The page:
The night passed peacefully and quietly. Stars rotated above and the air barely moved. Inside the tent, three humans slept soundly. Roughly six hours after he had gone to sleep, Halloway received a message. His pocket communicator, linked to the same system as his heads up display, woke him. He groaned and sat up, blinking as the light of the screen stabbed into his eyes. He read the message slowly, all thoughts of sleep suddenly gone from his mind. Once finished, he powered down the device, put his face in his hands, and wept. Hot tears spilled from between his fingers, falling down to the bedspread he was sleeping on. He cried for about an hour, tearing himself apart mentally, trying to decide if he should wake the rest of the crew. He finally decided against it, instead letting them sleep. With the heaviest feeling in his heart that he had ever had, he nestled deeper into his sleeping roll.

When John and Karla woke up, Terry was already conscious. They could immediately tell from the look on his face and the stinging red tracks down his cheeks that something was very wrong. Neither of them said anything, waiting for their commander to speak.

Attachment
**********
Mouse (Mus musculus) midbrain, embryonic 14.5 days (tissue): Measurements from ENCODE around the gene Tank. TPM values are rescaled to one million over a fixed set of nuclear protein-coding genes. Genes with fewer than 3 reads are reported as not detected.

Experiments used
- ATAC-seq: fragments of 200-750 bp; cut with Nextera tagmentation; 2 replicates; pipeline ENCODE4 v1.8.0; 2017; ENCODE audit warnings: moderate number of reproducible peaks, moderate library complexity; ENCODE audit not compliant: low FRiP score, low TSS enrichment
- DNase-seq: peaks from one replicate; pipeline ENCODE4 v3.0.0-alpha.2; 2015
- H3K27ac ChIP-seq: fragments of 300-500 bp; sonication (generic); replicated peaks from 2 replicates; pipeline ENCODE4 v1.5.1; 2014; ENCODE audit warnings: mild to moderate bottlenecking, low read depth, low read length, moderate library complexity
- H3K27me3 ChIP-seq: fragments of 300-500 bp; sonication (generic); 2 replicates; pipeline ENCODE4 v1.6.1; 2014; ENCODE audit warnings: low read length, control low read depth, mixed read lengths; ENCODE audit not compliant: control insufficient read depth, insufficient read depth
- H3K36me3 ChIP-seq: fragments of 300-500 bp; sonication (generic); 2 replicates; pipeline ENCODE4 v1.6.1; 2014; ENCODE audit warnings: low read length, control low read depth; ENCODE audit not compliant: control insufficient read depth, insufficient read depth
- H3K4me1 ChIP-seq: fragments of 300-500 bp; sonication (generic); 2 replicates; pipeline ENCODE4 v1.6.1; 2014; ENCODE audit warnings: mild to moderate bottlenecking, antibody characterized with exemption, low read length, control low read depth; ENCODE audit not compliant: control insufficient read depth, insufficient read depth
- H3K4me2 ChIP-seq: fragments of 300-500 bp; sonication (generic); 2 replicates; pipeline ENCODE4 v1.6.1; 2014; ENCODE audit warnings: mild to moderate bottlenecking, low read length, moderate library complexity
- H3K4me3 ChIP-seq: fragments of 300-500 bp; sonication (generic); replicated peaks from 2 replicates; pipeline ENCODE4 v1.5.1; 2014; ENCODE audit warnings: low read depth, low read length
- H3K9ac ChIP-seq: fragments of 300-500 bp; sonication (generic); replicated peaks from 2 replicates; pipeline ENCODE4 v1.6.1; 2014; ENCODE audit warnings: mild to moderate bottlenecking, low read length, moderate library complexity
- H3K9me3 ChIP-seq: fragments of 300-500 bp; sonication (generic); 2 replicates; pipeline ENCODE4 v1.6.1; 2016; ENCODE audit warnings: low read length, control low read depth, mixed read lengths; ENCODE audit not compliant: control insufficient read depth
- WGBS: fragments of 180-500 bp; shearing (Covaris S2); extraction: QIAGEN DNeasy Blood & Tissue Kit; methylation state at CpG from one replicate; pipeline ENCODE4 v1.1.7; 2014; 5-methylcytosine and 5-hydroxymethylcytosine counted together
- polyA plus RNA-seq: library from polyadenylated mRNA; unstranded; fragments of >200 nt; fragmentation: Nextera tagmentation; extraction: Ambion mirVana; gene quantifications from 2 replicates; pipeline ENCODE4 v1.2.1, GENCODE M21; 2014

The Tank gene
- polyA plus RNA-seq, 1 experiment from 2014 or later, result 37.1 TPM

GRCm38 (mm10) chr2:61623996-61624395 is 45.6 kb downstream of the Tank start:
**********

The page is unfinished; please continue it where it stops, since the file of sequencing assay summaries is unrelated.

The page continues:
“I have just received word from Houston that—” Terry’s voice broke off. He swallowed hard and tried again. “I have just received word that the orbiting craft responsible for getting us back to Earth, the craft that we were supposed to dock with the landing module once we’d cleared the atmosphere, has been destroyed. An asteroid struck it roughly three hours ago. Houston tried to save it, but the communication delay meant that when they knew something was wrong, the satellite had already shifted into too low an altitude. It was caught in the gravity well and smashed into the surface of the planet. We now have no way home and no hope of rescue. The provisions that landed with us are sufficient to keep us alive for roughly another three weeks with strict rationing, but beyond that there is no possibility of help.” He paused, tears shining fresh in his eyes. He choked back a sob. “I don’t know what to do.”